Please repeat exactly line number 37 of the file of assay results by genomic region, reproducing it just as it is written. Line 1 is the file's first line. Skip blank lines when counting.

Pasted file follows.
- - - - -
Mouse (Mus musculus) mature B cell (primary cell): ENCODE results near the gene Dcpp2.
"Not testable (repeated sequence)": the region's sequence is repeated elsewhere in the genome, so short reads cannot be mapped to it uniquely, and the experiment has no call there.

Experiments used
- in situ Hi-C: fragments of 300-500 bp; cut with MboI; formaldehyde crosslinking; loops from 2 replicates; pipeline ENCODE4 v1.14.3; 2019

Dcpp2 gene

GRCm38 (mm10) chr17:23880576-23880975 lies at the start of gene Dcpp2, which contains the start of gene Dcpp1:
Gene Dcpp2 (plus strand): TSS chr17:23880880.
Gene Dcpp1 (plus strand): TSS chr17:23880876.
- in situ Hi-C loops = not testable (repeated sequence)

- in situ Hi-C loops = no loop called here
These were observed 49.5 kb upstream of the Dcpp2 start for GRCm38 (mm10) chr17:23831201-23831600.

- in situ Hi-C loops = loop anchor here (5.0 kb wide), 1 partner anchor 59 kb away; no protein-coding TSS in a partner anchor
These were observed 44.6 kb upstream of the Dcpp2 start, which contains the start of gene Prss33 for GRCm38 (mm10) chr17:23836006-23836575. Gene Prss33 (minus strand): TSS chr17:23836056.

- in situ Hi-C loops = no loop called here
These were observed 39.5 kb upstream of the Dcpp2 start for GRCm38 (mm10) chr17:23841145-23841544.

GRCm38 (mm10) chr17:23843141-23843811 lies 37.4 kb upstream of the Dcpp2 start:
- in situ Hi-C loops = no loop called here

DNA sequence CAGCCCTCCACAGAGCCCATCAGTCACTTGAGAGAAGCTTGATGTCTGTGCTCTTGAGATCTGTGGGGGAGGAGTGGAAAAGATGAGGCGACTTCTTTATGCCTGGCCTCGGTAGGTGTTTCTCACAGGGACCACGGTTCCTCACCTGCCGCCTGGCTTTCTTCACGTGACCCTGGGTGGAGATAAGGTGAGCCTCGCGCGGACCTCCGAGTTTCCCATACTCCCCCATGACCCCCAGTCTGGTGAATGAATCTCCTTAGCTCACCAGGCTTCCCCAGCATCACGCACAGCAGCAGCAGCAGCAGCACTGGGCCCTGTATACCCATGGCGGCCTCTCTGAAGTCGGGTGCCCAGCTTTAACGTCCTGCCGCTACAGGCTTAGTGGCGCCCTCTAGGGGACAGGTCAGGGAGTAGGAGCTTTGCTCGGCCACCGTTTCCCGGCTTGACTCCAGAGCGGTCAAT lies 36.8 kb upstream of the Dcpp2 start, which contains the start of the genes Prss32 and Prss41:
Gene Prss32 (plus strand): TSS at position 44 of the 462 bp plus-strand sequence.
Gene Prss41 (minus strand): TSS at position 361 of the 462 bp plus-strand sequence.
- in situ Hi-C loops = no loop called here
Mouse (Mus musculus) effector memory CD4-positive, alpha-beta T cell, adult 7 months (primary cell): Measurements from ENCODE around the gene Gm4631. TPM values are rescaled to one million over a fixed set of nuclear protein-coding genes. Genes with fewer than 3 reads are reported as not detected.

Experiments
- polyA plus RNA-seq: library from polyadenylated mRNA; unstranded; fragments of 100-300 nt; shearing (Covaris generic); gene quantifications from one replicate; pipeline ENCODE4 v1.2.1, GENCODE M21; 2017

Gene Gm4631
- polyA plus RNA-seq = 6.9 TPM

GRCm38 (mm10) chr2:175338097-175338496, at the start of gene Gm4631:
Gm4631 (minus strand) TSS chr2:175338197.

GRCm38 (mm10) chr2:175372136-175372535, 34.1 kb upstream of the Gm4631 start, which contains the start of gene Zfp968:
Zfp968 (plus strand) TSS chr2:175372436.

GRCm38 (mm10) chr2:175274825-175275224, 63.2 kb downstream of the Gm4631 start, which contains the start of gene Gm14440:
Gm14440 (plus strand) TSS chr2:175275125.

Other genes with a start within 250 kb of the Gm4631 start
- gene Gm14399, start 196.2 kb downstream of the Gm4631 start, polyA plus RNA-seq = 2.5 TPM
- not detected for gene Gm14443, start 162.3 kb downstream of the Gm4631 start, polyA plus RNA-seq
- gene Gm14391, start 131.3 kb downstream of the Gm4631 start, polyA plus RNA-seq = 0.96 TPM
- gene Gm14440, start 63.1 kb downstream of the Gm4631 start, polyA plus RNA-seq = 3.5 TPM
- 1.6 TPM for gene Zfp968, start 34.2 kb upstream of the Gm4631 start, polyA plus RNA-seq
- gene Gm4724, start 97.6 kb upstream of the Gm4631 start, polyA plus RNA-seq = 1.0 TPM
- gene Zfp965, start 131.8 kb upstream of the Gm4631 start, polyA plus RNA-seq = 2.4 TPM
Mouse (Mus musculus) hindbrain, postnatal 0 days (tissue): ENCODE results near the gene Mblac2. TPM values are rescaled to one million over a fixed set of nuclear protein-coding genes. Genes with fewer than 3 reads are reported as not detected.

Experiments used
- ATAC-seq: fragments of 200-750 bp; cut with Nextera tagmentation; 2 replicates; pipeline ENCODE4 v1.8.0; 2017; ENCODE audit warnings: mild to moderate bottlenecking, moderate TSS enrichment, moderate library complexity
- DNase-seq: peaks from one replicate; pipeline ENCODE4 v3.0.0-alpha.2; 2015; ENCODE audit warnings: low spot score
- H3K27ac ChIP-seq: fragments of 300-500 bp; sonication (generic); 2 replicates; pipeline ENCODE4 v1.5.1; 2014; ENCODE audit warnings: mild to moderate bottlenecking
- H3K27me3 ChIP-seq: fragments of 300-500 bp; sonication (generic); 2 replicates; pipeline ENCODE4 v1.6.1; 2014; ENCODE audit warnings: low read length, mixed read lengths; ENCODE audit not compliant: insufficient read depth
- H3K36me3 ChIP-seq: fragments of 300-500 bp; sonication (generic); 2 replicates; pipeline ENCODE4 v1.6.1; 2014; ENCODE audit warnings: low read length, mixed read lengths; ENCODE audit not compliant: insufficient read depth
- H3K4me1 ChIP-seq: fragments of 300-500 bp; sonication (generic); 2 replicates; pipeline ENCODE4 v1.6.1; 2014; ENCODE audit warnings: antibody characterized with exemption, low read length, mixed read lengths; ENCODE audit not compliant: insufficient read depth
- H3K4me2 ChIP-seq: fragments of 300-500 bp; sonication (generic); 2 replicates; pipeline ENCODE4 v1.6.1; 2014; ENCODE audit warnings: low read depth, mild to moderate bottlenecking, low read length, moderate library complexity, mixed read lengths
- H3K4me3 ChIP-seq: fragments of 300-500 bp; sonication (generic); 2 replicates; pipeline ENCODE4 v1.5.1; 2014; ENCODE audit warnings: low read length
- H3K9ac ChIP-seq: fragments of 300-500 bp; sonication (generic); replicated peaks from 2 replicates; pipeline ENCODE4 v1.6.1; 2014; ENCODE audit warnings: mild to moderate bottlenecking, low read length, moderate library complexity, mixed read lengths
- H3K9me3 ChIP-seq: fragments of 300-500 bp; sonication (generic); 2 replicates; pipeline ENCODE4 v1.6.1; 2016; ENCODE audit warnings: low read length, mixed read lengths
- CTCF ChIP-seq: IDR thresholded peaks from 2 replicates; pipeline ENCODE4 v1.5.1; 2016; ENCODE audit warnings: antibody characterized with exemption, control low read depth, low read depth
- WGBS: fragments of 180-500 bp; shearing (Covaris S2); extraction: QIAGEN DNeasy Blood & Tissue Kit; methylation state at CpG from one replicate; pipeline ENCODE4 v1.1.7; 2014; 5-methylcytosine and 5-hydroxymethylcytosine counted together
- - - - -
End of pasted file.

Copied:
- gene Gm14440, start 63.1 kb downstream of the Gm4631 start, polyA plus RNA-seq = 3.5 TPM